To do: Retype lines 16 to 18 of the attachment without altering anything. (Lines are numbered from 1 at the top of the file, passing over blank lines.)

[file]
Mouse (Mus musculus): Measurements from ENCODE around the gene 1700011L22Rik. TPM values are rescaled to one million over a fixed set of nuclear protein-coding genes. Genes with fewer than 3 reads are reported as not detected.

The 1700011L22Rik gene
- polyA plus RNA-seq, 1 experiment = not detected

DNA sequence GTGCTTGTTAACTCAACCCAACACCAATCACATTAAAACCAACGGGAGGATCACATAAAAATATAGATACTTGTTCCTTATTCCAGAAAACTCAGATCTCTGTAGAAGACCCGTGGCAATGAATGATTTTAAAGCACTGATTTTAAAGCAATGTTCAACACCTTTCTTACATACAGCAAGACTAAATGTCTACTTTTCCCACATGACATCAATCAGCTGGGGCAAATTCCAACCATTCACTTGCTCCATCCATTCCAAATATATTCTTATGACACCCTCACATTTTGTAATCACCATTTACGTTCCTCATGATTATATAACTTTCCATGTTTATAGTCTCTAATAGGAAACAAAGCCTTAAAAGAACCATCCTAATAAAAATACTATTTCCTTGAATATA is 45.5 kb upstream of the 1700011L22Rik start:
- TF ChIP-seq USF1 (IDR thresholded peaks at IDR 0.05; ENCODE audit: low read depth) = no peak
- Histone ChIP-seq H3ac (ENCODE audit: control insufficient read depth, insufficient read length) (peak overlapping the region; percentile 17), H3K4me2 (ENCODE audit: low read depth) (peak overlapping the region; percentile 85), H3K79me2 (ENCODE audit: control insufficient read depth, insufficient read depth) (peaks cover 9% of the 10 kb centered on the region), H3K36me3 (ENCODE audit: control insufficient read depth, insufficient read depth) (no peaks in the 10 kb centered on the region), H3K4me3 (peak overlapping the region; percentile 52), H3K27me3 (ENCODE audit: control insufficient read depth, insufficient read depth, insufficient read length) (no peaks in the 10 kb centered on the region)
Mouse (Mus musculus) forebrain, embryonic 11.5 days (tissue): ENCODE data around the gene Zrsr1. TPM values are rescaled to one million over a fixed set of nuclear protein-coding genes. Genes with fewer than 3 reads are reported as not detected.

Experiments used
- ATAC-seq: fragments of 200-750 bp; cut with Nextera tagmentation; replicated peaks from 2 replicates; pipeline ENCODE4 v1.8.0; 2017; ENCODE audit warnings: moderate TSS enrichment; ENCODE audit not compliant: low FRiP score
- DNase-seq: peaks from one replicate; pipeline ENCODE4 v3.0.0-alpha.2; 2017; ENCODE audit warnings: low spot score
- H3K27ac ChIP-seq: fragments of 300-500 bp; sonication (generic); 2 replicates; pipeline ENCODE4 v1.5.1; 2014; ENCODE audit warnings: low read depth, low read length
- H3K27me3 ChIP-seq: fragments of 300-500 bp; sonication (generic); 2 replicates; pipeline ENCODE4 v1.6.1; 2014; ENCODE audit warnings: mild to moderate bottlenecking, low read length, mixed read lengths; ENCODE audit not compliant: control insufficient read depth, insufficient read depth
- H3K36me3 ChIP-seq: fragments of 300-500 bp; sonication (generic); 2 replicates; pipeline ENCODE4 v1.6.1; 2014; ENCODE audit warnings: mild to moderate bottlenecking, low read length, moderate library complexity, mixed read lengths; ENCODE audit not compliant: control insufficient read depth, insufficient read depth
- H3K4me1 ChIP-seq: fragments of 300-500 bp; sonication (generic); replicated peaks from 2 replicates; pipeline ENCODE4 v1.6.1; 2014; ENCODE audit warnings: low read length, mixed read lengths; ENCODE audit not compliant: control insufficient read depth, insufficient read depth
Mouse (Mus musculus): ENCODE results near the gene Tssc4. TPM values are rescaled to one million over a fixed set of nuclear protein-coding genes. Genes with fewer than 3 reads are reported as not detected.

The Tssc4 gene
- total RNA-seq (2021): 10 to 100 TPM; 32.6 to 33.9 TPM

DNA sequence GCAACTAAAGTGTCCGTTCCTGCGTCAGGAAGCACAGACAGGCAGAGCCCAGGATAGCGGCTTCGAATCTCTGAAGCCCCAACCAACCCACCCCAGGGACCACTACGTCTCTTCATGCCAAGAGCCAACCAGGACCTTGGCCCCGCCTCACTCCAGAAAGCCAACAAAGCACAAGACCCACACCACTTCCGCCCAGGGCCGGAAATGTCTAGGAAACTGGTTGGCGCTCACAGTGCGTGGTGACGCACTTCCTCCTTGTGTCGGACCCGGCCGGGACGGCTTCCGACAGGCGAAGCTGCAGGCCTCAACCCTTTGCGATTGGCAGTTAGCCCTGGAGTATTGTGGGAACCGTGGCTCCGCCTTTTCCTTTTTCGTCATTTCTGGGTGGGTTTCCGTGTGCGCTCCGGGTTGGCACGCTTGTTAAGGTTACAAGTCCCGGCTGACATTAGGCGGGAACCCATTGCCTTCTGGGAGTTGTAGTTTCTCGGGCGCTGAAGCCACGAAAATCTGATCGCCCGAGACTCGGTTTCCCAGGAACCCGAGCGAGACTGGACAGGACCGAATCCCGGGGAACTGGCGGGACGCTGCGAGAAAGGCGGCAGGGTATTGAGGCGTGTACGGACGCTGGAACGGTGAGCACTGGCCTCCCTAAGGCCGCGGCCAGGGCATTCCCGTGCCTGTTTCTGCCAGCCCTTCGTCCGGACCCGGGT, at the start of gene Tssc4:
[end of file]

The Tssc4 gene
- total RNA-seq (2021): 10 to 100 TPM; 32.6 to 33.9 TPM

DNA sequence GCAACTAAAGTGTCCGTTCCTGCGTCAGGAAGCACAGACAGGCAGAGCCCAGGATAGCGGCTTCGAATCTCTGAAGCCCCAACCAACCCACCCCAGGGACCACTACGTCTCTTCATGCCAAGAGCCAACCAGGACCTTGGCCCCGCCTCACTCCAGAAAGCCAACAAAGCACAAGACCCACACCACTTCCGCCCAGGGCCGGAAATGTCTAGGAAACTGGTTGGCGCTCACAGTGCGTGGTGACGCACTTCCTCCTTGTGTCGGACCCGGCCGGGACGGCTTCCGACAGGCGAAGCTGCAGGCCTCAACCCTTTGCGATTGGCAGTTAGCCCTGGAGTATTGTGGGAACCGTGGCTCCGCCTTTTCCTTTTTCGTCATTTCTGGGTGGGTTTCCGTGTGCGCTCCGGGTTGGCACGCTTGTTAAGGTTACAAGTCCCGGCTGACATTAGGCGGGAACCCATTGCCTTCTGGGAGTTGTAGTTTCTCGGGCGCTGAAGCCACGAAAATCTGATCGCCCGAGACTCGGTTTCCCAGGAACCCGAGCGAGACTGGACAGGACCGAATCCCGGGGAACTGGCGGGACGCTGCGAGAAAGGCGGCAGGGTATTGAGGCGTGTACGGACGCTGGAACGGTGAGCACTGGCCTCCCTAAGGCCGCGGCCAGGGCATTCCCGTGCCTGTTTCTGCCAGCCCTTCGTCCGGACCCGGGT, at the start of gene Tssc4: